The case was seen as a test of a controversial decision the Supreme Court handed down 20 years ago in a battle over the Betamax home video recorder. In that earlier case, the high court rejected claims by entertainment companies that Betamax and the VCR threatened their livelihoods because it allowed consumers to tape programs illegally and to share them freely.
In a very close decision, however, the Supreme Court declined to make the Betamax illegal after concluding that device's legitimate uses outweighed its potential misuse. Five justices voted in favor of the technology industry in that earlier case, negating the four justices who sided with the entertainment industry.
Eric Garland, the CEO of file-sharing tracker BigChampagne who has followed the Grokster case closely, said Hollywood & Co. was looking to the Supreme Court to rule that peer-to-peer technology is illegal because it's used mostly for illegitimate purposes.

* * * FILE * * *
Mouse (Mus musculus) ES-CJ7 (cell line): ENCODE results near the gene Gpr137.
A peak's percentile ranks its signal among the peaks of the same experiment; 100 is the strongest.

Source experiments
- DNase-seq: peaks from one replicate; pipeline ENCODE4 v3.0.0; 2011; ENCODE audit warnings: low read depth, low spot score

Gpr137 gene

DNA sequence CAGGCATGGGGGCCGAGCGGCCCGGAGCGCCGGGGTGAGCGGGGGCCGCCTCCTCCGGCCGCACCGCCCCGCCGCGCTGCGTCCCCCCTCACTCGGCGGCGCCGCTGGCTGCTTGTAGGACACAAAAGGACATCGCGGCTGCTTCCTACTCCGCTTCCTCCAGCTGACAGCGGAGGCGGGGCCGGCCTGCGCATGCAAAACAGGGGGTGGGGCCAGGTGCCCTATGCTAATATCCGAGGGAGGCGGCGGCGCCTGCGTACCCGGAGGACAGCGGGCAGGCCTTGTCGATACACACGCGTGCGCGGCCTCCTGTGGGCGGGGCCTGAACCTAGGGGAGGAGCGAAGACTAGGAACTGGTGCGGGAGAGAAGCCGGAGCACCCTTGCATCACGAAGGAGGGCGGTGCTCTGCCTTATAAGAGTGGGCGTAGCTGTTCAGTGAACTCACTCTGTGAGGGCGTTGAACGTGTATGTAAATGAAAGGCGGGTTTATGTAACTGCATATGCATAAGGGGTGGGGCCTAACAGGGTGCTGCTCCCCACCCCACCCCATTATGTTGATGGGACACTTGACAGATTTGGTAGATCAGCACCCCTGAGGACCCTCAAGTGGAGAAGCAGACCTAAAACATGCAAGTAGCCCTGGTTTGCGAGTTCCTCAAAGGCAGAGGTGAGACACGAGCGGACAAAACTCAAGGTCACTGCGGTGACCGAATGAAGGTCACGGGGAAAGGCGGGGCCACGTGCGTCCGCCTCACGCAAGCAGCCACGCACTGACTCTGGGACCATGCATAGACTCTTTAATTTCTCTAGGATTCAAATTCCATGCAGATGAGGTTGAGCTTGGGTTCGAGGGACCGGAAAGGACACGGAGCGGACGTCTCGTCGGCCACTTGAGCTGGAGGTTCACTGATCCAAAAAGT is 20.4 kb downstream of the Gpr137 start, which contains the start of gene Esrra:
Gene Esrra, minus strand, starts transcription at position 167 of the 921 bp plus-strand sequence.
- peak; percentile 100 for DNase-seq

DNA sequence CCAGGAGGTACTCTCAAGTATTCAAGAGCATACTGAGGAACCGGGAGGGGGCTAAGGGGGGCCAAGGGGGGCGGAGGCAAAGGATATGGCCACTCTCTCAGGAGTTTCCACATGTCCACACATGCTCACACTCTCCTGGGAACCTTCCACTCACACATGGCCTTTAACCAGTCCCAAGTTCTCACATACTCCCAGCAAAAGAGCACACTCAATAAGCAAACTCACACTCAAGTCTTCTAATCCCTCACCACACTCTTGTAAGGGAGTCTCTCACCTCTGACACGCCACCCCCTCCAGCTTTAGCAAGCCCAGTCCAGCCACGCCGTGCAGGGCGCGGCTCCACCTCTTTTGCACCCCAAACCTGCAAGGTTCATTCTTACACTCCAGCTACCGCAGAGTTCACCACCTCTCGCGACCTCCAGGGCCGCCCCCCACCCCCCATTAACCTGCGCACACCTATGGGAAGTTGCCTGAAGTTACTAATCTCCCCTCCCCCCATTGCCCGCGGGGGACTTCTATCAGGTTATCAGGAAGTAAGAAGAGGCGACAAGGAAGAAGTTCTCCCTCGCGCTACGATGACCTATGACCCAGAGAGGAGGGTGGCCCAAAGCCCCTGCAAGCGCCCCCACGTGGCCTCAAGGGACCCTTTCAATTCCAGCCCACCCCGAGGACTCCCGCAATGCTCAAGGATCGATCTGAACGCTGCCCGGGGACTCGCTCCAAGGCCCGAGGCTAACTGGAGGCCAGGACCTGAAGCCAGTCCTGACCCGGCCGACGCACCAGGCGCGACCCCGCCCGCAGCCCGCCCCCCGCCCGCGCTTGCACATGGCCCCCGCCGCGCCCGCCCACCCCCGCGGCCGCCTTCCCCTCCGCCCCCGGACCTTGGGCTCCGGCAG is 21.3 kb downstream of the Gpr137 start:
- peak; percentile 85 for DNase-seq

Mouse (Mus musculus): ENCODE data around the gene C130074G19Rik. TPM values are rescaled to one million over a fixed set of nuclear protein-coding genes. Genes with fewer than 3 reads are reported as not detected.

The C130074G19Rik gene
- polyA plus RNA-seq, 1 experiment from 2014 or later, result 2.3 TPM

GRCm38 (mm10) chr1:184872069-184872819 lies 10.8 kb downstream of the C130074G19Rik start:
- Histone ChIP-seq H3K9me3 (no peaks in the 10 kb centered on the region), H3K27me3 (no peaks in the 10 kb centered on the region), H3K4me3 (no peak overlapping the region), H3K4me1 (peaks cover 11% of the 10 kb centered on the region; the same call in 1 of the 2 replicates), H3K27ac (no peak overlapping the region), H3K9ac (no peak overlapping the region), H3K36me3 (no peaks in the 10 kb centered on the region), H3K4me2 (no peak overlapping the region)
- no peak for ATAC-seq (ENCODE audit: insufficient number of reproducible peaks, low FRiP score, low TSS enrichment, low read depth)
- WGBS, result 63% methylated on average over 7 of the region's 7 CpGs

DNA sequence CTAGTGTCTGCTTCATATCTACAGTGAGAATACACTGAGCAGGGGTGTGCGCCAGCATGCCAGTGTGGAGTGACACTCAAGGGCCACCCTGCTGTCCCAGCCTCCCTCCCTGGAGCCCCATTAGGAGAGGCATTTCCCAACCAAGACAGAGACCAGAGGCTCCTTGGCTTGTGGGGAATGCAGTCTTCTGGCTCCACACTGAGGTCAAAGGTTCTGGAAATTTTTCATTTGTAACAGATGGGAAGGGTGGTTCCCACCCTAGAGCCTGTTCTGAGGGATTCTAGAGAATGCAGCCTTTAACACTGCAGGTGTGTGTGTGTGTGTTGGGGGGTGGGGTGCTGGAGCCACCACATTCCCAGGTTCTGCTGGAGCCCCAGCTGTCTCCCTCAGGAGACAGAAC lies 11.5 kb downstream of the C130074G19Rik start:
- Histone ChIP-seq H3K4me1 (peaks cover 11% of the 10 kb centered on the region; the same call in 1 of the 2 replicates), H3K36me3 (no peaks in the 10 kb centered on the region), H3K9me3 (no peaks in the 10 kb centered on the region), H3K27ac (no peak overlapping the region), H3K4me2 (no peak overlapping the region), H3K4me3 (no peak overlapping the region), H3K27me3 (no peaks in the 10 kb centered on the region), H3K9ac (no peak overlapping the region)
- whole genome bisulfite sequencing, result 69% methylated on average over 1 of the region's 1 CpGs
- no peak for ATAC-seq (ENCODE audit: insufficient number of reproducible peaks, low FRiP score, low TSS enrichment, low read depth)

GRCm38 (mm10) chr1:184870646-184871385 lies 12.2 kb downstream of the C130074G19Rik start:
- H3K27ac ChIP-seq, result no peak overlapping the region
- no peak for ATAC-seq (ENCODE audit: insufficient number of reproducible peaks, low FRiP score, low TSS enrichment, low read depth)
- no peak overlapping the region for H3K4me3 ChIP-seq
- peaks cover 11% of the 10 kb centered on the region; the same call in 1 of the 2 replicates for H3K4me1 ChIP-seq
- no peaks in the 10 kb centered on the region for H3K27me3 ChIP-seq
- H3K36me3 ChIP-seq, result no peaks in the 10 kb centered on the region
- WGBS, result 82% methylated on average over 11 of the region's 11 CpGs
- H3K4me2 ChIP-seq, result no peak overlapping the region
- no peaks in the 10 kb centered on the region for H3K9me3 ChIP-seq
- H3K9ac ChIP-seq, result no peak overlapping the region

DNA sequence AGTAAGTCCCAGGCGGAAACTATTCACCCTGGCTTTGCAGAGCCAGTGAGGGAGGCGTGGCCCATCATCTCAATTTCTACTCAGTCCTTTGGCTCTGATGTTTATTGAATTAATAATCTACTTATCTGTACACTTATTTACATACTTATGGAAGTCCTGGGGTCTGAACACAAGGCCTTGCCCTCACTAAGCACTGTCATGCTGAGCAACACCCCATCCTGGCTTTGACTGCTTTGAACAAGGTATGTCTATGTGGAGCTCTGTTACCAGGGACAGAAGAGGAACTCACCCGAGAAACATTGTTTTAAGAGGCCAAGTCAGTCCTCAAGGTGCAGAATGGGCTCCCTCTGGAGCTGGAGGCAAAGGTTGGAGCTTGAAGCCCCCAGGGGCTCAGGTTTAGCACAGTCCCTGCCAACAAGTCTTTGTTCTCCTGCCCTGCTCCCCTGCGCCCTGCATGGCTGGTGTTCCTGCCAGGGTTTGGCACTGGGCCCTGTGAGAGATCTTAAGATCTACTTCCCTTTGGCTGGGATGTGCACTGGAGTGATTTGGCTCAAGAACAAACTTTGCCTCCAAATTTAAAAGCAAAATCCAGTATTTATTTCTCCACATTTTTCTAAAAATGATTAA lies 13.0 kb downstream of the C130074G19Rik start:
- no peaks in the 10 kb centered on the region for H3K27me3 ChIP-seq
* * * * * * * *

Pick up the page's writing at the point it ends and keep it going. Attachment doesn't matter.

But the court, said Garland, sidestepped the issue in Grokster by focusing instead on how Grokster and StreamCast marketed themselves to potential customers.
"The entertainment industry really needed this to be about the technology. What they didn't get was a decision that said 'tools that allow people to exchange files freely on the Internet, without permission, are illegal,'" said Garland.
"I think this just opens more doors and asks more questions than it answers," added Garland. "We're going to see a whole of litigation because there's still no clear standard."
Prices for song downloads going up? Click here to see what more experts are saying.